We arrived at the restaurant slightly earlier than our table was booked for, but I’m glad we did. The bar area is the first space that greets guests and is chicly decorated with a contemporary island vibe. There’s also a resident DJ, which helps create an upbeat lively atmosphere. Indeed, it’s the ideal spot to pull up a chair and enjoy some pre-dinner cocktails.
“We want people to come for drinks and stay for dinner, or come for dinner and then stay for drinks,” Dylan explained.
Cayman’s cocktail scene is thriving, and the cocktails at YARA are hands down some of the best cocktails we’ve both had in a while.
The bar is headed up by mixologist Laurie Eaton. He was last year’s Cayman World Class winner and this year is spearheading the internationally renowned cocktail competition in Cayman.
He’s a fan of classic cocktails and prides himself on staying abreast of current and future trends in the global cocktail industry.
“Because of Yara’s influences from South America and Asia, we have the ability to work with a broad spectrum of flavours and spirits,” Laurie said. “I’ve been working closely with Dylan and his team to develop cocktail pairings. It’s exciting to have a good culinary team to back you up and bounce ideas off of.”
The Gin & Ginger (rosemary infused gin, fresh lemon, house-made syrup) was a firm favourite with Matt. He went through three. I loved the Desayuno en Yara (tequila, lime juice, apricot jam, mascarpone, simple syrup). It’s served in a cute little tea cup, so perhaps best left to the ladies. Others that we sipped on included the Cosecha Margarita (beet and cilantro infused tequila, Cointreau, lime, and black lava salt) and the Oro Verde (sake, grand mariner, melon liqueur, lemon juice, and feature raw bar garnish).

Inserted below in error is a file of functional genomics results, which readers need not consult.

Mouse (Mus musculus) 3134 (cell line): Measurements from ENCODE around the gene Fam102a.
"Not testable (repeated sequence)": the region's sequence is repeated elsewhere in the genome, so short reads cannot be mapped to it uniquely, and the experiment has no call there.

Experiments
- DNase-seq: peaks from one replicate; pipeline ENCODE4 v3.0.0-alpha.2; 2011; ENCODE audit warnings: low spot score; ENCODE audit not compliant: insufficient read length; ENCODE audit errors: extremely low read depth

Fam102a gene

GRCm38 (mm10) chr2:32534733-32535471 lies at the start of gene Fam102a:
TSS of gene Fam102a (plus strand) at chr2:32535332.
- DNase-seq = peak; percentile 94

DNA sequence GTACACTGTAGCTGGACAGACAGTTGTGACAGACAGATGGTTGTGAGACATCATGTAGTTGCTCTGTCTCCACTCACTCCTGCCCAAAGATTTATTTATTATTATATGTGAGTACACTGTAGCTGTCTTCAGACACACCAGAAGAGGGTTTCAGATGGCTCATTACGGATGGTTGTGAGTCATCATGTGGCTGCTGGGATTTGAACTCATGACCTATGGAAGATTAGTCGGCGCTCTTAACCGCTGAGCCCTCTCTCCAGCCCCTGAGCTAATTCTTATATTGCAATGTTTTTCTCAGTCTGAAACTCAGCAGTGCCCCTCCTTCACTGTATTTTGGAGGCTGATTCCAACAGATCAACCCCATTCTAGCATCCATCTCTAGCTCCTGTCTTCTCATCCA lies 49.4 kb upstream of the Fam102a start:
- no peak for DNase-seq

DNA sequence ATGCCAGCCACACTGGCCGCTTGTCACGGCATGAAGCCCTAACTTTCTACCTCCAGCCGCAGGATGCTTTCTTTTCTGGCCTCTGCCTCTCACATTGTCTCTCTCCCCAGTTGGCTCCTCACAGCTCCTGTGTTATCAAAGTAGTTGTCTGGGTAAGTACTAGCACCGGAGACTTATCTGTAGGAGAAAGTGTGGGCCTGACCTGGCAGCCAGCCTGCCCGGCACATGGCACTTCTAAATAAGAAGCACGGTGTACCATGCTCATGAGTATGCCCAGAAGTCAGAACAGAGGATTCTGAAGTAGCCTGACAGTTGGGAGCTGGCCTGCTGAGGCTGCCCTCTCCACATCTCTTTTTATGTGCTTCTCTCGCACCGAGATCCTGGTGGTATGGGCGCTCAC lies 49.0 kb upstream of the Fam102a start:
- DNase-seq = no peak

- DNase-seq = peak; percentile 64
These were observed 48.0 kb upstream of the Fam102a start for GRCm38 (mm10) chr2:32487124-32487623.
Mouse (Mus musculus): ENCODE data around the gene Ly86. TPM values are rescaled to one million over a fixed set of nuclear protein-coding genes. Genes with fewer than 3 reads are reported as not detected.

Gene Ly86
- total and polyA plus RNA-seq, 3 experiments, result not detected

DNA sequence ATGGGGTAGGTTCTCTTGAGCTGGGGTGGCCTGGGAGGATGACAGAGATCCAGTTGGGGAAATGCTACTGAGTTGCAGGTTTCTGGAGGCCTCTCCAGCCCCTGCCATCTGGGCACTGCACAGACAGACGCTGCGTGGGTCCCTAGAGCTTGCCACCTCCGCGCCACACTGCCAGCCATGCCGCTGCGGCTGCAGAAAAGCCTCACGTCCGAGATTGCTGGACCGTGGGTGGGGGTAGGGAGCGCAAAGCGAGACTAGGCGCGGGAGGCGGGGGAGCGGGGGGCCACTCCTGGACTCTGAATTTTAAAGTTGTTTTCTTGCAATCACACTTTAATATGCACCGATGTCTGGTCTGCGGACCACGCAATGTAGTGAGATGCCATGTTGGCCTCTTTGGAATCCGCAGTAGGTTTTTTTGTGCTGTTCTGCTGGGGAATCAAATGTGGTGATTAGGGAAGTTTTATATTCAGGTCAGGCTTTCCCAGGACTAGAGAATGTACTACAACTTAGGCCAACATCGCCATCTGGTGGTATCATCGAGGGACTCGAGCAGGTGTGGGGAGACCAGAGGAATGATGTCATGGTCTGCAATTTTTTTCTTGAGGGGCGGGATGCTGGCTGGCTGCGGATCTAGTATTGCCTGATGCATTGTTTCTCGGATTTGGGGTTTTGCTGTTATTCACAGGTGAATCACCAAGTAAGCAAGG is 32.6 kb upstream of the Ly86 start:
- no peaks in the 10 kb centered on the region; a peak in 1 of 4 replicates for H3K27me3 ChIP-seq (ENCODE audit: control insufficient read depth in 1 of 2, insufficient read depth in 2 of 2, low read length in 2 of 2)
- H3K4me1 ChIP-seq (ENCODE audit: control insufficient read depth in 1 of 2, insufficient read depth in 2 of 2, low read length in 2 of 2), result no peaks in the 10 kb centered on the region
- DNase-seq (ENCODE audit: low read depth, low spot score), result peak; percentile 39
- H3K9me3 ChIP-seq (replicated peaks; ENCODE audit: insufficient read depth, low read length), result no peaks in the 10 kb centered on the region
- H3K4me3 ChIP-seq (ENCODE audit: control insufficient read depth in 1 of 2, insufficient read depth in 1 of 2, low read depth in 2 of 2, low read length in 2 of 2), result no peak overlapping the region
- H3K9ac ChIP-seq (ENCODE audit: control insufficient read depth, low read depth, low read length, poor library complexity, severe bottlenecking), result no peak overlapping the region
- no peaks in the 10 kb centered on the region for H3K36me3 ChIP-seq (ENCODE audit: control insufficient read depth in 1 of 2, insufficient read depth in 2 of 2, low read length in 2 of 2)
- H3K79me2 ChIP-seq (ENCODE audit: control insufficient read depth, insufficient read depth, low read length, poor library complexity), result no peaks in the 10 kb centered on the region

On to the food. You can’t go to YARA and not opt for something from the raw bar. We plumped for oysters, but there’s plenty of other options if you’re not a fan of them, including a sashimi platter, beet cured salmon gravlax and tuna tiradito. Worth noting is that the raw bar is open until 1 a.m. on Thursdays and Fridays, and midnight on Saturdays and Sundays in the event you get a late-night craving.
There’s a lot of unique ingredients featured on the menu, including black garlic from China, black sea salt from Hawaii, purple potatoes from Peru, fresh wasabi root, and yuzu juice from Japan.
For appetisers, we opted for the roasted bone marrow and the Togarashi tempura prawns. I could have easily had a second round of the bone marrow.
For entrees, we plumped for the rabbit saddle and the venison striploin. Don’t be put off by trying a more unusual meat. These dishes were truly amazing! There’s a selection of sides and sauces to choose from. The roasted Brussel sprouts were a firm favourite, as were the YARA “steak cut” fries.
For dessert, there is an equally impressive array of creative offerings, including cotton cheesecake with yuzu curd, a bourbon apple confit, and churro doughnuts served with a vanilla bean emulsion.
Dylan said that they hope to add a chef’s table option soon, offering guests a full tasting menu with beverage pairings in the kitchen with the chefs. It’s just what the restaurant needs. As we left YARA our only regret was that we simply didn’t have room to try anymore dishes.